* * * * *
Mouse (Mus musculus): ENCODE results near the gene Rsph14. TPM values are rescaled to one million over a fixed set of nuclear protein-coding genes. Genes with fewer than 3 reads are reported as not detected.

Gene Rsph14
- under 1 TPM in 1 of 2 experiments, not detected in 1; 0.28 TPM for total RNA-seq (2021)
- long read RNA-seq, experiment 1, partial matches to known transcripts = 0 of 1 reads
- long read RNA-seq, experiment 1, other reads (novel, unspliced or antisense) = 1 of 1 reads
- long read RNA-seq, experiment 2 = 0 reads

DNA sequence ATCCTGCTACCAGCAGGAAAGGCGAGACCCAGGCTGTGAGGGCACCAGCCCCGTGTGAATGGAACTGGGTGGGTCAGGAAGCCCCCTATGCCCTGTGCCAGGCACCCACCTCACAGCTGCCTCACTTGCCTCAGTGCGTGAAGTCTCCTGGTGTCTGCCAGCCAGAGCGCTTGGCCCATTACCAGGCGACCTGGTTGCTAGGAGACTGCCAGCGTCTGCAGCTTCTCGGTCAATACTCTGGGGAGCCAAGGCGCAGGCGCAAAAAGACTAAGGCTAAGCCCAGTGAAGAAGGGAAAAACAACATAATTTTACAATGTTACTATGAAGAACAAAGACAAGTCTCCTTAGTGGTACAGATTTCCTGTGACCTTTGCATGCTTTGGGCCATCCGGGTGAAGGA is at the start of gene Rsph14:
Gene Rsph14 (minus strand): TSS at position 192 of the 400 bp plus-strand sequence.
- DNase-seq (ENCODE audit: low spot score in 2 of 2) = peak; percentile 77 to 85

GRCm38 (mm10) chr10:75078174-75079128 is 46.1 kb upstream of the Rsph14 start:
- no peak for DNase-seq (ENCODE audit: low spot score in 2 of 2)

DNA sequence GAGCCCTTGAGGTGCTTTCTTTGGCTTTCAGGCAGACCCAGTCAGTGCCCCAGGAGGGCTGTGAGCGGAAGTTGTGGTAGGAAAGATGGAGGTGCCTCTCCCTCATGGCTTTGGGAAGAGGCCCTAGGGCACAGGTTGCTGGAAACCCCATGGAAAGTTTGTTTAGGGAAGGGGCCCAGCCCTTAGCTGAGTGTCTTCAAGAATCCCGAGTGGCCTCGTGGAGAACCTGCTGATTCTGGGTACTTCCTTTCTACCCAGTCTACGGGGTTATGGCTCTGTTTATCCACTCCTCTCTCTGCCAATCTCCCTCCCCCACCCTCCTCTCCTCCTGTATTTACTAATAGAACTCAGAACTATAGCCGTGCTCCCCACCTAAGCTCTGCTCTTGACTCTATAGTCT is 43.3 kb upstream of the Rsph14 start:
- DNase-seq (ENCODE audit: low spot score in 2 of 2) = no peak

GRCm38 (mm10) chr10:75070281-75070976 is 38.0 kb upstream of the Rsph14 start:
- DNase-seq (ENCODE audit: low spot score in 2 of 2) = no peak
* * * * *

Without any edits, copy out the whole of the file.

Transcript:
Mouse (Mus musculus): ENCODE results near the gene Rsph14. TPM values are rescaled to one million over a fixed set of nuclear protein-coding genes. Genes with fewer than 3 reads are reported as not detected.

Gene Rsph14
- under 1 TPM in 1 of 2 experiments, not detected in 1; 0.28 TPM for total RNA-seq (2021)
- long read RNA-seq, experiment 1, partial matches to known transcripts = 0 of 1 reads
- long read RNA-seq, experiment 1, other reads (novel, unspliced or antisense) = 1 of 1 reads
- long read RNA-seq, experiment 2 = 0 reads

DNA sequence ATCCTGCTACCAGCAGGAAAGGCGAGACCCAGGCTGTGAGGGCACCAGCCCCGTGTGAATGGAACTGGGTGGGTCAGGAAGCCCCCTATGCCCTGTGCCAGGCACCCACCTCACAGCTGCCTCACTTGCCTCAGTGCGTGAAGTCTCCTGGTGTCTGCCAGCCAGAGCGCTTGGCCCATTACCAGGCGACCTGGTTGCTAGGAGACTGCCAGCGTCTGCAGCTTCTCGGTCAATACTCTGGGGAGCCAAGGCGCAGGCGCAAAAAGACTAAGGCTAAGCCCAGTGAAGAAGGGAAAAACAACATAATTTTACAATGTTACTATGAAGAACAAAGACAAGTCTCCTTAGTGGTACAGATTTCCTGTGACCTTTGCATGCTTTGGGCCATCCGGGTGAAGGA is at the start of gene Rsph14:
Gene Rsph14 (minus strand): TSS at position 192 of the 400 bp plus-strand sequence.
- DNase-seq (ENCODE audit: low spot score in 2 of 2) = peak; percentile 77 to 85

GRCm38 (mm10) chr10:75078174-75079128 is 46.1 kb upstream of the Rsph14 start:
- no peak for DNase-seq (ENCODE audit: low spot score in 2 of 2)

DNA sequence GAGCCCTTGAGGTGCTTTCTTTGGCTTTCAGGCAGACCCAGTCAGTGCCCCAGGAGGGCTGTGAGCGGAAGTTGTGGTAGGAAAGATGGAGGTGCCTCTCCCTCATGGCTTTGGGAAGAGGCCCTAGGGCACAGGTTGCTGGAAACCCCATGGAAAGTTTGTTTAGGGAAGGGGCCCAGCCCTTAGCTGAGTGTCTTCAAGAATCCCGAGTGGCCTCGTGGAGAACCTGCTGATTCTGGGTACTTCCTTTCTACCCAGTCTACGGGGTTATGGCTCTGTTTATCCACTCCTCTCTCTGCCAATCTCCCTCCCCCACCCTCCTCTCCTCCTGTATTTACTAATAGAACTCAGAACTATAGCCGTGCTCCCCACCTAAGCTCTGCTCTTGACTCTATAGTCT is 43.3 kb upstream of the Rsph14 start:
- DNase-seq (ENCODE audit: low spot score in 2 of 2) = no peak

GRCm38 (mm10) chr10:75070281-75070976 is 38.0 kb upstream of the Rsph14 start:
- DNase-seq (ENCODE audit: low spot score in 2 of 2) = no peak